Dr. Takushi Namba, Associate Professor at Kochi University in Japan, discusses a research paper he co-authored that was published by Aging (Aging-US) in Volume 14, Issue 19, entitled, “Lotus germ extract rejuvenates aging fibroblasts via restoration of disrupted proteostasis by the induction of autophagy.”
Behind the Study is a series of transcribed videos from researchers elaborating on their recent studies published by Aging (Aging-US). Visit the Aging (Aging-US) YouTube channel for more insights from outstanding authors.
Hi. I am Takushi Namba, Associate Professor at Kochi University in Japan. Today, I will be sharing with you a recent published in Aging entitled, “Lotus germ extract rejuvenates aging fibroblasts via restoration of disrupted proteostasis by the induction of autophagy.”
Cellular senescence induces multiple dysfunction of the cellular organism and slowly disrupts cellular homeostasis. First, we made different stages of proliferating and replicative senescence for human diploid fibroblasts and examined the expression level of aging-related markers. In these results, or this result, mitochondrial disfunction induced earlier the induction of DNA damaged signaling and SASP formation in the senescent fibroblast in early stage of cellular senescence. In this study, we used the senescent fibroblast.
It’s been previously reported that mitochondrial function is decreasing in the aging process, and mitochondrial dysfunction disrupts cellular homeostasis. Thus, we hypothesized that the activating mitochondria inhibits disrupt of cellular homeostasis in early stages of senescent fibroblasts.
We tried to screen for 75 plant extracts which are already used for humans as cosmetic or food materials, that increased mitochondrial transmembrane potential. Among these, lotus germ extract number 51 increased mitochondrial transmembrane activate potential the most in senescent fibroblasts. Next, we examined whether lotus germ extract affects SA-beta-gal activity in senescent fibroblasts. The number of SA-beta-gal-positive cells was decreased by the treatment of lotus germ extract, dose-dependent manner. The lesson is that lotus germ extract might suppress cell senescence phenotype.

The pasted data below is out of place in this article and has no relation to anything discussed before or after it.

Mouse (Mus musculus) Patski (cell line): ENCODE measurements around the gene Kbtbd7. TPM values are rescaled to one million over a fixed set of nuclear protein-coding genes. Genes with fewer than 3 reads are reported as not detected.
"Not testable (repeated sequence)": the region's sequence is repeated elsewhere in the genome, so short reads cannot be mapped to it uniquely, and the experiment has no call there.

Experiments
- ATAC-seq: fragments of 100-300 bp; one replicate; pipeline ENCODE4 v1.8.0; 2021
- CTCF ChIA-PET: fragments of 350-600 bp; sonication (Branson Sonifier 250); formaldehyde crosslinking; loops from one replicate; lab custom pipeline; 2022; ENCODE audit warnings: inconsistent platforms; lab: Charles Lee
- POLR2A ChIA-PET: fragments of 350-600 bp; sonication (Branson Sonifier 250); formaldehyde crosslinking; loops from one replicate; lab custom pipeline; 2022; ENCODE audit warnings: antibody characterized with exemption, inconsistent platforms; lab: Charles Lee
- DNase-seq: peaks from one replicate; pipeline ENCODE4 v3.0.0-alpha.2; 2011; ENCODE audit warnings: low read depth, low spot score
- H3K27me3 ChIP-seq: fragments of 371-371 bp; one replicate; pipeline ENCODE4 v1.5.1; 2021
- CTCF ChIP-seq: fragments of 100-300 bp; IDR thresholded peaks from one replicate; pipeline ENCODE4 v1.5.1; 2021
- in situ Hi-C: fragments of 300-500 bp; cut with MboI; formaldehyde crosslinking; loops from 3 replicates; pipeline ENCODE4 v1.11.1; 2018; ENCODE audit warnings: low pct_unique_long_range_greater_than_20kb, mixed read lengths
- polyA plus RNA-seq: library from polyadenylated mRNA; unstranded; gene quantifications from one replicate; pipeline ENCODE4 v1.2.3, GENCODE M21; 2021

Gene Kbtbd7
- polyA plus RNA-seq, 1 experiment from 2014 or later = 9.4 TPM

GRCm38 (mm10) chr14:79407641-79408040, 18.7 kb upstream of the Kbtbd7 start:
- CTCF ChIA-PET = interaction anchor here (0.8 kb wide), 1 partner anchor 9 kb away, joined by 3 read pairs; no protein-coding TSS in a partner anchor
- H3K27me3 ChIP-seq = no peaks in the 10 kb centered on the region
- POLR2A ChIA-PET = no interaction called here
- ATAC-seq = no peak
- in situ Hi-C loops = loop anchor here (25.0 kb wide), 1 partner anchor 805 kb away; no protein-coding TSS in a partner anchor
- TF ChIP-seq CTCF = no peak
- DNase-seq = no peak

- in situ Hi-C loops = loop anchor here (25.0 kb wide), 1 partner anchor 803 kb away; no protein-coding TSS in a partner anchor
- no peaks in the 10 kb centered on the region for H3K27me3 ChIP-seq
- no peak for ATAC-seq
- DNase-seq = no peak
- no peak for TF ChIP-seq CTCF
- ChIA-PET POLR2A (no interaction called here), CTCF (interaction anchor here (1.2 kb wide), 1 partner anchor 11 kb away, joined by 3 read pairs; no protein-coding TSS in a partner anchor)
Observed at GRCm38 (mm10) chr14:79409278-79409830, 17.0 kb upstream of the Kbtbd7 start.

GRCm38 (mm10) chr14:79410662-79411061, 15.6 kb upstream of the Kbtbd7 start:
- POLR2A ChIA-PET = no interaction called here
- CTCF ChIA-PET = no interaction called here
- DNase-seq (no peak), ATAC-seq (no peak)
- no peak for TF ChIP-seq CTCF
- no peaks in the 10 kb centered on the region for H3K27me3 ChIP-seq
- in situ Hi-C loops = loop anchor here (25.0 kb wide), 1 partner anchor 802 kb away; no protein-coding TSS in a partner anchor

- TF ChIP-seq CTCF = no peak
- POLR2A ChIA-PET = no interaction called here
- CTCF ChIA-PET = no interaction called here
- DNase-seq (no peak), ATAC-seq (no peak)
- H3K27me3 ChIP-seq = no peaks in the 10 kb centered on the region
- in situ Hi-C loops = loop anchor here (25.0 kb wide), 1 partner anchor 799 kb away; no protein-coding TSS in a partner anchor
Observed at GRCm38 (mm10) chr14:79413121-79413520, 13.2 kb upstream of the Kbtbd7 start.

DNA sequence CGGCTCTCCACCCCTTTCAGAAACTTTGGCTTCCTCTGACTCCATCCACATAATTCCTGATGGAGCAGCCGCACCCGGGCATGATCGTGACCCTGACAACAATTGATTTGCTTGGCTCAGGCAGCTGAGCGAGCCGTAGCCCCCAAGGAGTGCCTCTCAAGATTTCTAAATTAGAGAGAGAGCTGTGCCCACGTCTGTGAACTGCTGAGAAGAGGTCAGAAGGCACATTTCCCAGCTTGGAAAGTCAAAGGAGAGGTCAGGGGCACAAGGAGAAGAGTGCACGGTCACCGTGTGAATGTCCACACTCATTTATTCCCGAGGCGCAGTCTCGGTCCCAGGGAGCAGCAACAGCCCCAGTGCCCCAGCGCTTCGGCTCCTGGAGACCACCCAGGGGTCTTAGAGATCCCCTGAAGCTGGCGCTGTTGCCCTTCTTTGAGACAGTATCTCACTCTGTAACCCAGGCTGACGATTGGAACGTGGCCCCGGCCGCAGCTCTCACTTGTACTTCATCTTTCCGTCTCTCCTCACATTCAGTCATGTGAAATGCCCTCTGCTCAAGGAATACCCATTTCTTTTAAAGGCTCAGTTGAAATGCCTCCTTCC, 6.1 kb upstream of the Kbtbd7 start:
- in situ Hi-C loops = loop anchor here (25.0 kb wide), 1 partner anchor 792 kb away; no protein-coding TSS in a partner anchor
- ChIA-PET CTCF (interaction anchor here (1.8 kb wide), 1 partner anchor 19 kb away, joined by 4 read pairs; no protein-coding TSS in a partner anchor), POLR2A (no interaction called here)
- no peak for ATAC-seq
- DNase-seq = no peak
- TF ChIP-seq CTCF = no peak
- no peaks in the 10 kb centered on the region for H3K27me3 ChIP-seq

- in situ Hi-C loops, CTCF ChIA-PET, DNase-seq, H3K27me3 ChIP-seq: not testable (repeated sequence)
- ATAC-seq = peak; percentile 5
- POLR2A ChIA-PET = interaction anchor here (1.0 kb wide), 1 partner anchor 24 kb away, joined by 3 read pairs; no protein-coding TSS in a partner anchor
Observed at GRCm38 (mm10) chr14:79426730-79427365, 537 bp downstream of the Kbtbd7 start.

To further understand the effect of lotus germ extract within cellular functions, we performed transmission electron microscope to understand any change in the cellular or around near structure. Lotus germ extract treatment-induced autolysosome-like structures show as red arrows in senescent fibroblasts.
We first examined whether lotus germ extract treatment affects autophagy induction and induced autophagy rates of reactivation of mitochondria and the suppression of aging phenotype. Senescent fibroblasts were treated with or without siRNA for ATG7 and/or lotus germ extract, and autophagy marker LC3-II levels were monitored. Treatment of lotus germ extract increased LC3-II protein expression and ATG7 knockdown by siRNA silencing. Suppressing lotus germ extract induced LC3-II protein expression. ATG7 knockdown significantly suppressed lotus germ extract-induced upregulation of mitochondrial transmembrane activate potential and the number of SA-beta-gal positive cells in senescent cells. These results indicated that lotus germ extract-induced autophagy has an important role in the activation of mitochondria.